Men’s Mental Health
It's time to start talking about men's mental health. The struggle is pervasive and it's time we make some big strides together.
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Why We Need to Talk About Men’s Mental Health

Men’s mental health is a uniquely difficult subject to broach. While traditional mental health awareness is growing, the state of men’s mental health has largely remained stagnant. At the same time, statistics for men’s mental health are concerning at best — and shocking at worst. For instance, nearly one in ten men suffer from depression and anxiety, and men are nearly four times as likely to die by suicide than women. 

What can explain this gap in recognition for men’s mental health despite the overwhelming prevalence of mental health issues among men? Some of it can be attributed to the fact that societal pressures and outdated gender models have made it difficult for men to discuss mental health concerns with their healthcare providers and one another. Despite this, mental health remains a complex and multi-faceted topic for both men suffering from mental illness and those who treat them.  

In this article, we’ll discuss the barriers men face to getting proper mental health treatment as well as tactics to help men cope with symptoms of depression, anxiety and more. 

1. Common barriers men face to seeking mental health treatment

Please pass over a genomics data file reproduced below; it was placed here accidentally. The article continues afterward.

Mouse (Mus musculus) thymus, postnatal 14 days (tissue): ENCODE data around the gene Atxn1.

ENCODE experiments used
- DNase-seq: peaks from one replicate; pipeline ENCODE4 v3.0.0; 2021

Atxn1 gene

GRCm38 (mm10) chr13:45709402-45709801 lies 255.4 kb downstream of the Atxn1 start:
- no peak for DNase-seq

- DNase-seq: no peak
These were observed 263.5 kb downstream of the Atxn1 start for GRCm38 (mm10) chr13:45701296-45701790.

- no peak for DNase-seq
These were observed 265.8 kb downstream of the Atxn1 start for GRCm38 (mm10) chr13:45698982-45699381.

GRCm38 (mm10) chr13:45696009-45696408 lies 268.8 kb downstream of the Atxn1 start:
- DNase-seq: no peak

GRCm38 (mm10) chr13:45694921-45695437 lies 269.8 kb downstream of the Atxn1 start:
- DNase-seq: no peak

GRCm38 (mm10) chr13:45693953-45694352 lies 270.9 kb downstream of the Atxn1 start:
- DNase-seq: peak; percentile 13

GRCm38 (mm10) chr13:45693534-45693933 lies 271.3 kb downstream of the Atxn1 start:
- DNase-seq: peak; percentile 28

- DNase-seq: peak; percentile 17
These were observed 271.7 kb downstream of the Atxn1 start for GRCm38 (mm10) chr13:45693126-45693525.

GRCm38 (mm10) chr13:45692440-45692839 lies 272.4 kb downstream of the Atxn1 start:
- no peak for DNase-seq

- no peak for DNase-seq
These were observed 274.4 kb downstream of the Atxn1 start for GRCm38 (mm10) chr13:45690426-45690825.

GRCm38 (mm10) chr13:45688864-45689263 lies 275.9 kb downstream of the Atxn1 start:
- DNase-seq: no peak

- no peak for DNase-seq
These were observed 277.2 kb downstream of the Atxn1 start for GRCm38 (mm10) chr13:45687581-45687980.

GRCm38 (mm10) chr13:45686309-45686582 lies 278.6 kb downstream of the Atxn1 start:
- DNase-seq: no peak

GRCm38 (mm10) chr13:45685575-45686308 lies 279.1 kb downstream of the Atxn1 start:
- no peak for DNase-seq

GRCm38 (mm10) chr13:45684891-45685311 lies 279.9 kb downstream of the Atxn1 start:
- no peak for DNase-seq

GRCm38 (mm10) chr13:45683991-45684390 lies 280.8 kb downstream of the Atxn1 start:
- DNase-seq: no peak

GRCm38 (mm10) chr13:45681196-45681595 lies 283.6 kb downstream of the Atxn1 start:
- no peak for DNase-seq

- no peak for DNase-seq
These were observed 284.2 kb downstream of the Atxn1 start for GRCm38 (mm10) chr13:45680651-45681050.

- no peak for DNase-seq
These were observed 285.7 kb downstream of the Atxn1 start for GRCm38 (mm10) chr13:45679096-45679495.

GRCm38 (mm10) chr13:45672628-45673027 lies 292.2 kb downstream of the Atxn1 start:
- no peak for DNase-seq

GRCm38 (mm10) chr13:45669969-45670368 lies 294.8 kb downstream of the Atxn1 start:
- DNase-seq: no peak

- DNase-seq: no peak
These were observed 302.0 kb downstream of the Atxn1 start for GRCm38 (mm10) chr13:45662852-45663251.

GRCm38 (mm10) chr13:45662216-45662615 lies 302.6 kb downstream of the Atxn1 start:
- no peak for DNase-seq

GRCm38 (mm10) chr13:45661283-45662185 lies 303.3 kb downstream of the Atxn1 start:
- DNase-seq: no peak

There are a host of barriers men face to seeking mental health treatment. The first is an awareness problem: many men simply don’t tell others they’re experiencing symptoms of depression or anxiety because they worry about the social connotations of mental illness. Despite the fact that millions of men suffer from mental health issues every day, the notion of having a mental illness is often perceived as a sign of weakness among men. 

At the same time, studies show that men who aren’t able to verbalize their mental health concerns are also less likely to recognize they’re experiencing a mental health crisis. This in turn makes men less likely to reach out to support networks or healthcare providers when dealing with a mental illness. 

Additionally, men are more likely to turn to substances to cope with depression and anxiety than women. Men with depression are twice as likely to binge drink as women, and are more often the victims of alcohol-related deaths and hospital visits than women. 

man experiencing depression

2. The stigma around men’s mental health and asking for help

Social expectations regarding men make it even more complicated for men to discuss men’s mental health. Historically, men have been perceived as household leaders, providers and doers who are expected to be strong for others in their immediate community. This perception makes it difficult for men to open up about their concerns, especially among family, friends and coworkers. 

What’s more, men are less inclined to ask for help than women. This also comes from an outdated social model in which asking for help is often perceived as a sign of weakness. Some potential warning signs of depression in men that indicate help should be sought out include: